offers hundreds of practice questions and video explanations. Go there now.

Sign up or log in to Clemmonsdogpark TOEFL Prep.

TOEFL Reading: Synonyms and Paraphrase Questions

Announcement! As of August 1, 2019, the TOEFL Reading, Listening and Speaking sections will be shortened. The TOEFL will also make changes to its prep materials and scoring system. Because of this, some of the info in our blog posts may not yet reflect the new exam format. We cover all the changes here.

This is my latest post on the skill that is the backbone of TOEFL Reading success: the ability to recognize and understand synonyms. Last time, in TOEFL Reading: Synonyms and Inference Questions, we used synonyms to find the answer to a sample inference question. Today, we’ll look at synonyms to answer a TOEFL Reading paraphrase question.

The paraphrase question comes from the reading task on pages 10 to 14 of this official TOEFL Quick Prep PDF. Click on the link, and after you’ve read the passage, do question 24 (on page 12). Then we’ll go through the answer choices together.

Remember, synonyms can appear in both right and wrong answers. Still, it’s hard to write a good paraphrase without any synonyms. If an answer to a paraphrase question doesn’t contain synonyms for the original words, there’s a good chance the paraphrase is incorrect.

Answer (A) does not really contain any synonyms. It is tempting to think “reopened” is a synonym of “opened” from the original sentence. However, “reopened” is simply a different form of the original word “opened,” not a true synonym. “Reopened” also changes the meaning of the passage, implying that the Strait of Gibraltar had been opened before. This idea is nowhere in the original sentence. From “reopened” alone, you can know this answer is probably not right. (There are other reasons this answer is wrong, too. Can you find them?)

Practice for your TOEFL exam with Clemmonsdogpark.

Answer (B) does contain synonyms. “Dramatically” is a synonym for “spectacularly.” “Refilled” is a synonym for “cascaded… back into.” Thus, the phrase “dramatically refilled by water” is a paraphrase of “water cascaded spectacularly back into.” “Are joined” is synonymous with “now connects.” Both phrases describe the linking of the Mediterranean Sea to the Atlantic Ocean. All the information in (B) can also be found in the original sentence. No extra information is added to (B). This could be the correct answer. But does it really best express the key information from the highlighted sentence? Let’s look at (C) and (D) to find out.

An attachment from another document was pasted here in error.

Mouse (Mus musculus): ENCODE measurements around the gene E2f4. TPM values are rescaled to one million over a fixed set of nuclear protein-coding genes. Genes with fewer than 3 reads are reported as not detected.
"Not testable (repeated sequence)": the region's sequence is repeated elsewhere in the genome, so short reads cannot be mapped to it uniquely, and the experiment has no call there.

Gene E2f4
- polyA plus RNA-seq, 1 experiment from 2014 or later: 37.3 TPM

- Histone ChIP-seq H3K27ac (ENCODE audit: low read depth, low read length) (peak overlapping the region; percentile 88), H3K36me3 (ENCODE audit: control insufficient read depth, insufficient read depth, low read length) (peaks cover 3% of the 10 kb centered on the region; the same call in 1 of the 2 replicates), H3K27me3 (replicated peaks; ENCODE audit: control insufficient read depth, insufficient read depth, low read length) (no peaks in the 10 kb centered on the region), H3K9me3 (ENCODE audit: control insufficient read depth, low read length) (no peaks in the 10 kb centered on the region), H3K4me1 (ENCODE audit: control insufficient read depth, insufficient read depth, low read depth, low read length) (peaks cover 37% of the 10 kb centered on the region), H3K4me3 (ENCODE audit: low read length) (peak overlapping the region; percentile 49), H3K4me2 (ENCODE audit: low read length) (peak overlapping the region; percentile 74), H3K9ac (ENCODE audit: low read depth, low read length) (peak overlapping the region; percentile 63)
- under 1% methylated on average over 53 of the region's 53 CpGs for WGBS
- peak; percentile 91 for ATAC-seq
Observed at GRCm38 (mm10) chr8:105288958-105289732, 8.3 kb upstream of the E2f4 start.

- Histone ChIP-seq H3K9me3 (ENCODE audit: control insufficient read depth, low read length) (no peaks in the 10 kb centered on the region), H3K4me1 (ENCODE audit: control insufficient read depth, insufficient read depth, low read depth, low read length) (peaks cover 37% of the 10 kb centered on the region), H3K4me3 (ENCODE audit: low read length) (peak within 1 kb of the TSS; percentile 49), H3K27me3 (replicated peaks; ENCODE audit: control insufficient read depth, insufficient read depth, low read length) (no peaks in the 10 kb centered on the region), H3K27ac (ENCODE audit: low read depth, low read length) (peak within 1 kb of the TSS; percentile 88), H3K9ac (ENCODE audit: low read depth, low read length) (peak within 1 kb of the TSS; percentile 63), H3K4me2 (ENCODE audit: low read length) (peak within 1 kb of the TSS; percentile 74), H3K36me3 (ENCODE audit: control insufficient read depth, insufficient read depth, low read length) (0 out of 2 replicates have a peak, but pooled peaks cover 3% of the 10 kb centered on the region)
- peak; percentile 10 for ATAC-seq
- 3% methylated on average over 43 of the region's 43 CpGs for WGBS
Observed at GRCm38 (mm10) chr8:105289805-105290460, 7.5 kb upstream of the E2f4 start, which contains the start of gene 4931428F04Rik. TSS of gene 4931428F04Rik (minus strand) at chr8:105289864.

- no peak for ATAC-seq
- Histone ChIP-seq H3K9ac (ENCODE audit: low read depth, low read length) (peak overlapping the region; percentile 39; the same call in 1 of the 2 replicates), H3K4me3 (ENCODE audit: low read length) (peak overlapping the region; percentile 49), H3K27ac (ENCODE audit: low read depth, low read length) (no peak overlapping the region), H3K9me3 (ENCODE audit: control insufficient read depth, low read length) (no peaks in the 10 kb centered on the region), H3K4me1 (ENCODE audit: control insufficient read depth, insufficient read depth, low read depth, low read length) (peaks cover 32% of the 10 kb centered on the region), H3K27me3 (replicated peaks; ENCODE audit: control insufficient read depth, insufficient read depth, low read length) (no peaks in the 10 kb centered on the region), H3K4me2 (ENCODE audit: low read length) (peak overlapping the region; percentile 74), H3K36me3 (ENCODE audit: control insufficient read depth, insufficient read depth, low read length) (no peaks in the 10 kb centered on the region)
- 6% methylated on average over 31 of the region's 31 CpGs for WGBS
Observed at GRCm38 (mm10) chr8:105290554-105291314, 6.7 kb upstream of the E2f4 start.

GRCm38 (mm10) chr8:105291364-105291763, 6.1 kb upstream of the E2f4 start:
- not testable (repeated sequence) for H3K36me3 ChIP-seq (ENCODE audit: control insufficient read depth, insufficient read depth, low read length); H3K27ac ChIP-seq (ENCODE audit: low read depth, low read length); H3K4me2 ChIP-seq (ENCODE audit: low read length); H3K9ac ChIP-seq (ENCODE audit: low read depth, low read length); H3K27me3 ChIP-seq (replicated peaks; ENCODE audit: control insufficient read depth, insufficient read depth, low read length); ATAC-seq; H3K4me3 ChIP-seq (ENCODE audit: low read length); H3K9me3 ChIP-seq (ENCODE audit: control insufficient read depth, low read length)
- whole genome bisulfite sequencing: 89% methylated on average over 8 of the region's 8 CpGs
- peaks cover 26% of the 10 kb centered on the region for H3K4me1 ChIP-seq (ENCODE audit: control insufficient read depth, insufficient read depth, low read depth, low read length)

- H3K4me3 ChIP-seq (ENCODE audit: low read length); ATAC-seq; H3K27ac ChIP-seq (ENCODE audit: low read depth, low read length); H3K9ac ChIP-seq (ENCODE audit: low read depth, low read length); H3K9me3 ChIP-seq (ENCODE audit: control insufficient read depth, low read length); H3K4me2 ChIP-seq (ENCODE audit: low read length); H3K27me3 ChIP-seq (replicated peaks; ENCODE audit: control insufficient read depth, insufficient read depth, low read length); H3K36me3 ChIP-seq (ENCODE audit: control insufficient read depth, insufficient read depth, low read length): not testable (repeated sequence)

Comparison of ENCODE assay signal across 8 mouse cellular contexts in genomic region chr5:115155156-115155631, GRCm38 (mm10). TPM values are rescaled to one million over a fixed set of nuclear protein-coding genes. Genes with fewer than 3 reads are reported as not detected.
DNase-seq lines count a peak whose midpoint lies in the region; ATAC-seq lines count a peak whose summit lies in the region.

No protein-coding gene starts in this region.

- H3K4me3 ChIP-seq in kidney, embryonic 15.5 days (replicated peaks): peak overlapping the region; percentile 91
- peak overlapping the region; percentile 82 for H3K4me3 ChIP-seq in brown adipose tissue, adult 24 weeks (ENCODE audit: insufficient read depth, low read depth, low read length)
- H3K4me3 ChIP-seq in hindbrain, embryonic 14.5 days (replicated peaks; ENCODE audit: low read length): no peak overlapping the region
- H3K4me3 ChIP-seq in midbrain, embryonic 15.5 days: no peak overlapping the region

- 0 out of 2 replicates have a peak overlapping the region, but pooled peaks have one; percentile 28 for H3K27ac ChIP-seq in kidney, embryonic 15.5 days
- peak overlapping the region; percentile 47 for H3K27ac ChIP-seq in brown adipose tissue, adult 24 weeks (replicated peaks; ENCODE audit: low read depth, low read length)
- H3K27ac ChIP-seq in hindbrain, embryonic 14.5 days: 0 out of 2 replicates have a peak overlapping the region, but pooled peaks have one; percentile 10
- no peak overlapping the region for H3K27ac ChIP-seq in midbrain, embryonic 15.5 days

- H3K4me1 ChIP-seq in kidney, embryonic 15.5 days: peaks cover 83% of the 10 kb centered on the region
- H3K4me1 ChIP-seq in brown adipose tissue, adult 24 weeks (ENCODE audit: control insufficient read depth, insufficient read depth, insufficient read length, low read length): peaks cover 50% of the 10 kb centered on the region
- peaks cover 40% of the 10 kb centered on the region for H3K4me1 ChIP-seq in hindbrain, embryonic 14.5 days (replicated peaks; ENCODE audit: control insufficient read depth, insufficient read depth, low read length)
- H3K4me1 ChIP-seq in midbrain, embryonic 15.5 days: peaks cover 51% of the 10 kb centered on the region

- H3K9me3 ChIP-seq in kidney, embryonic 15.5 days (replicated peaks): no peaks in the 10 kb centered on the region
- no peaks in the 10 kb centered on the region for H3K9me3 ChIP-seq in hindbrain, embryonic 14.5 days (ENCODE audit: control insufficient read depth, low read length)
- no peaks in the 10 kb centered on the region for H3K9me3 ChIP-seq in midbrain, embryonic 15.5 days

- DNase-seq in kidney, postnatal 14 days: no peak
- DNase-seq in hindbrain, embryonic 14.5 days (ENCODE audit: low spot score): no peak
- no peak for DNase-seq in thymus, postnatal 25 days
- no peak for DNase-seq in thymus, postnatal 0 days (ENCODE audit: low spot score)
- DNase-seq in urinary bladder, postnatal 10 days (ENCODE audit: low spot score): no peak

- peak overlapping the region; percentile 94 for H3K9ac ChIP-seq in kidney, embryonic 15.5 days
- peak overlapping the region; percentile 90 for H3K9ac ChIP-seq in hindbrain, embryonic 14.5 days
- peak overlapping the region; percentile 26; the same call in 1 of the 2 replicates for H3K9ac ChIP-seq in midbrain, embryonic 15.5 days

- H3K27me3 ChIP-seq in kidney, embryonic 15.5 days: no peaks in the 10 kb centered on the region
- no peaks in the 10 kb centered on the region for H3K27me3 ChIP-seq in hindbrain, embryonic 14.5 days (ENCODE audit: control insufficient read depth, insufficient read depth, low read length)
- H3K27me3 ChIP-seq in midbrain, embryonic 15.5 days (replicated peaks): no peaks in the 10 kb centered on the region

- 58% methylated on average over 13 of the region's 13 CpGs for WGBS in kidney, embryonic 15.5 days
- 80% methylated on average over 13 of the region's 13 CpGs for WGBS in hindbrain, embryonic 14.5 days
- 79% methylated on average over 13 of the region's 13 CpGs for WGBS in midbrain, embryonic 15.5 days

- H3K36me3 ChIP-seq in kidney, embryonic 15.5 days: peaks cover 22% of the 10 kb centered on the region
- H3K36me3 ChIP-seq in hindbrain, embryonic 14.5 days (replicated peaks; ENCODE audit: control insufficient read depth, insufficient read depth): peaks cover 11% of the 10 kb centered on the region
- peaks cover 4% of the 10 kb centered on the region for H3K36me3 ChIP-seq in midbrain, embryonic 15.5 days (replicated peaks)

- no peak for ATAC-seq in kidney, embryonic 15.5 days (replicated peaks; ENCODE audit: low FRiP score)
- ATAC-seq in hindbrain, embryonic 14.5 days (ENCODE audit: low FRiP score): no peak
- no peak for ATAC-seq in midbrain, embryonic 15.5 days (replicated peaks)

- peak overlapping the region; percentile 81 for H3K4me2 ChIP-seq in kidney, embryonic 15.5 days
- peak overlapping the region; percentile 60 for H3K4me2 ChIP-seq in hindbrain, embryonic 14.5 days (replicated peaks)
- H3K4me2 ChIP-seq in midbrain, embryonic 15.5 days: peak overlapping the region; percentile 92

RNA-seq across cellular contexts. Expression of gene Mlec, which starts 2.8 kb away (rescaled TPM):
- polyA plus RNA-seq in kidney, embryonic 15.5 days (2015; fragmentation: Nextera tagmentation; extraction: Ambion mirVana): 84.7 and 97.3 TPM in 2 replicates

Like (A), (C) and (D) lack synonyms. All of the key words in these answers are copied or only slightly changed from the original sentence. This means (C) and (D) might be wrong. But in the TOEFL, even in a Reading Paraphrase question, there are no guarantees. We need to take a closer look at these answers to see if they are truly wrong.

(C) is wrong because it says that the flow of water into the Mediterranean wasn’t as “spectacular” as the adjustments and changes to the Earth’s crust. Nowhere in the original sentence is the spectacular nature of the flow of water compared to the quality of the changes to the Earth’s crust. In fact, the changes to the earth’s crust are not described as “spectacular” at all. Furthermore, the “crustal adjustments” caused the Strait of Gibraltar to link the Atlantic and Mediterranean. The adjustments didn’t happen when Gibraltar was already connecting the two bodies of water. To say nothing of the fact that the article talks about an ocean and a sea, not two “seas.”

(D) is similarly incorrect, saying the Atlantic and the Mediterranean became “a single sea” rather than a connected ocean and sea. You can spot this incorrect fact as you check for similes. “Single” is an important informational word that doesn’t appear in the original sentence. It is not a synonym for anything in the original sentence either. So you know the word probably changes the meaning of the sentence.

As you can see, synonym awareness is key to answering this question correctly. To understand a paraphrase, you need to know which words are synonyms and which aren’t. From there, you need to look for words that match the ones in the original sentence. If you find matching words, and make sure they’re being used in the same way. You also need to look for words that don’t match the original wording and are not synonyms. These words likely change the meaning or add information.


Psst...Need more TOEFL practice? Start your FREE TRIAL today.

Most Popular Resources

No comments yet.

Clemmonsdogpark blog comment policy: To create the best experience for our readers, we will only approve comments that are relevant to the article, general enough to be helpful to other students, concise, and well-written! 😄 Due to the high volume of comments across all of our blogs, we cannot promise that all comments will receive responses from our instructors.

We highly encourage students to help each other out and respond to other students' comments if you can!

If you are a Premium Clemmonsdogpark student and would like more personalized service from our instructors, you can use the Help tab on the Clemmonsdogpark dashboard. Thanks!

Leave a Reply